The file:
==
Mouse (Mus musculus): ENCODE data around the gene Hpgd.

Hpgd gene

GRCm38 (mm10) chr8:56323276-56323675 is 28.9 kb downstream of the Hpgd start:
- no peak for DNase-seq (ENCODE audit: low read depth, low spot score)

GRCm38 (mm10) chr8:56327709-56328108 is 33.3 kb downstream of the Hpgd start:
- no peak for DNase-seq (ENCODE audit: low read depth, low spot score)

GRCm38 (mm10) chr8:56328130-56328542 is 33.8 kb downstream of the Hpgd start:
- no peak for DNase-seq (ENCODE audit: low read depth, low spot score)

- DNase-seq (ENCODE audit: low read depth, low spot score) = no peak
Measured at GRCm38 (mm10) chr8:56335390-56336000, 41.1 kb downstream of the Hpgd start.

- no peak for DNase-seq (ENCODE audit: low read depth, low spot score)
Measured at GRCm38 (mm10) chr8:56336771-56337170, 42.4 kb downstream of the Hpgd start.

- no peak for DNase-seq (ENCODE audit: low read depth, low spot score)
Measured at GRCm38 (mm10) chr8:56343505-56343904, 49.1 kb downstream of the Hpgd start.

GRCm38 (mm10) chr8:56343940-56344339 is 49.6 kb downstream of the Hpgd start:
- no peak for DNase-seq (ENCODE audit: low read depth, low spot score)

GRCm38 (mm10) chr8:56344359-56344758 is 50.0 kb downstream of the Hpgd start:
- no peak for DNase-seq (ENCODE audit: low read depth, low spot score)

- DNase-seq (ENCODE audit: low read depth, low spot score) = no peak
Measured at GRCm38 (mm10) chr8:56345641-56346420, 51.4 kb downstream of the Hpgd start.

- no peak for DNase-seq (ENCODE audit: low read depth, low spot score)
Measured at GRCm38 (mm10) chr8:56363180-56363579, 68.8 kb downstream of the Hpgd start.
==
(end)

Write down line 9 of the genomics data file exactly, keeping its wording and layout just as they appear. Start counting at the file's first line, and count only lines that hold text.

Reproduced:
- DNase-seq (ENCODE audit: low read depth, low spot score) = no peak